the once considered wastes have been put into use and even turned up
to be an income generating industry. Choir dusts the major by-product
of choir production and considered a pollutant, is now being sought to
conserve the environment. It is now being exported and is becoming a
significant foreign exchange earner in Sri Lanka. The midribs, twigs,
spathe, leaves are also now being utilized in the manufacture of
handicrafts — another non-traditional export product from
Malaysia and other countries currently known for
producing palm oil, in fact brought the oil palm tree from West
Africa, which is the native place of the oil palm trees. This tree has
a long history of food use with archaeological evidence going back
5000 years, said Iftikhar Ahmed. However, improved varieties have been
planted widely in the Wet Tropica in Africa, Latin America and South
The oil palm crop grows under the tropical
condition that is hot and humid. The crop needs lot of sunshine and
rain uniformly spread through the year. The ideal growing conditions
exist 10 degree north and South of the Equator.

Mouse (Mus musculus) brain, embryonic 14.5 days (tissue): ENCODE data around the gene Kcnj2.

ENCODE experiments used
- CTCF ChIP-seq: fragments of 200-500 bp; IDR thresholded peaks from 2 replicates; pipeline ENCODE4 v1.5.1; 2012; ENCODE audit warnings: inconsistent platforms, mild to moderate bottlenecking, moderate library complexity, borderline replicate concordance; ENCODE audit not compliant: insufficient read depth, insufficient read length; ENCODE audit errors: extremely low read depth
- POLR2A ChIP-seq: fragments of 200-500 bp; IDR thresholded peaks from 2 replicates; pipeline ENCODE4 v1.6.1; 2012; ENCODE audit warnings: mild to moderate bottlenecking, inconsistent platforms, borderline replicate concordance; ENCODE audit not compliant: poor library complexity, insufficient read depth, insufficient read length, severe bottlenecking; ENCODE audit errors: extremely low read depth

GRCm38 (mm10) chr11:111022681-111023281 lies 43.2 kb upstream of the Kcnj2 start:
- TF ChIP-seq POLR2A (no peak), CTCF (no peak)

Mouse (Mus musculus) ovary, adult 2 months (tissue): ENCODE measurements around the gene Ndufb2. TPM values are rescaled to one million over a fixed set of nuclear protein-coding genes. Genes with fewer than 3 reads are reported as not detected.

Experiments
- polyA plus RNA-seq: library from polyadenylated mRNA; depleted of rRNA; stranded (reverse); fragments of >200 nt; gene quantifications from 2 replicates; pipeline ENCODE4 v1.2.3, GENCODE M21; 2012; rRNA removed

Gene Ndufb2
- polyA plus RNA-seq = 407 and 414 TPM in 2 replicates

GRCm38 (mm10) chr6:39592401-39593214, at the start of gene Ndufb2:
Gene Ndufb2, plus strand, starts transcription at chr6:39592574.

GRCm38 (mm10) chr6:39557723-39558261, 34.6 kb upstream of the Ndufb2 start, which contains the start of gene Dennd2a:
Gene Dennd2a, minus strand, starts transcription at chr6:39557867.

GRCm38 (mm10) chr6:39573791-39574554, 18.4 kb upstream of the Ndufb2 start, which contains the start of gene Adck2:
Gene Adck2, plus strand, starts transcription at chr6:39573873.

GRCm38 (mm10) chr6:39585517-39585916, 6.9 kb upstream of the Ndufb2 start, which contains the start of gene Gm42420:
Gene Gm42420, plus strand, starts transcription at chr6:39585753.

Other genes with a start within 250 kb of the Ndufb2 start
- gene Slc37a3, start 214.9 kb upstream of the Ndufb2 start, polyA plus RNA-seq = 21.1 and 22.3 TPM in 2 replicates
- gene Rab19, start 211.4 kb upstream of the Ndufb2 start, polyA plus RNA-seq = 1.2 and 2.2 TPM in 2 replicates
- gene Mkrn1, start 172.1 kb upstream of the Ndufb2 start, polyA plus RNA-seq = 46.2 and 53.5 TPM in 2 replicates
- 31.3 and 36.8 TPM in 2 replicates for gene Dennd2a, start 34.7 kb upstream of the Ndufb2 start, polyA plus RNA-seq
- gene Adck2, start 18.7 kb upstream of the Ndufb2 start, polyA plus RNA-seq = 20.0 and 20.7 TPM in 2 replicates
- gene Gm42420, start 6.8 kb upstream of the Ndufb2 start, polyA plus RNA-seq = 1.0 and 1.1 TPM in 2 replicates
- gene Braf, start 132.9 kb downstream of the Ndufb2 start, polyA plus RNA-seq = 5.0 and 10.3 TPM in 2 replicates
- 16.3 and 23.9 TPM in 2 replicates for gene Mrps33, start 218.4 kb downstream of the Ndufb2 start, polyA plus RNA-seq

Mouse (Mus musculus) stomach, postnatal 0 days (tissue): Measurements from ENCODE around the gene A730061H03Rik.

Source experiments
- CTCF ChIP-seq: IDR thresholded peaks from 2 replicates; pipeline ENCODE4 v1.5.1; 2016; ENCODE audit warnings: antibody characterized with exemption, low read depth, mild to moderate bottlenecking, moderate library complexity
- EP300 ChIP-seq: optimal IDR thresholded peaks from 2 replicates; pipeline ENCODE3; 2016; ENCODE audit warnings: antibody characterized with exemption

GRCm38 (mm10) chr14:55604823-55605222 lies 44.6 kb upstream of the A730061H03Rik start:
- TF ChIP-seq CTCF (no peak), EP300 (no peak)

The oil palm starts to bear fruit within 2-3 years
after plantation in the field and has an economic life span of over 25
years. Its continuous reduction throughout the year has a major
advantage over other annual oil crops. It permits efficient
utilization of labour and equipment for harvesting and oil extraction.
Fruit is processed within hours of harvesting. So the crop storage
facilities are not requirement.
Oil palm is the most productive oil crop with an
annual yield of 3.5 to 5 tons of crude palm oil per hectare i.e. about
ten times as productive as other oil crops.
Palm oil is the second major oil produced in the
world after soybean oil. The world's production of palm oil in the
year 2000 stood at 21.5 million tons. The share of the palm oil in the
world's total production of oils and fats was 21 per cent. For the
same period the share of palm oil in the world's trade of oils and
fats stood at 35 per cent. In this way, palm oil was the largest oil
trade in the world markets. The major producers of palm oil in the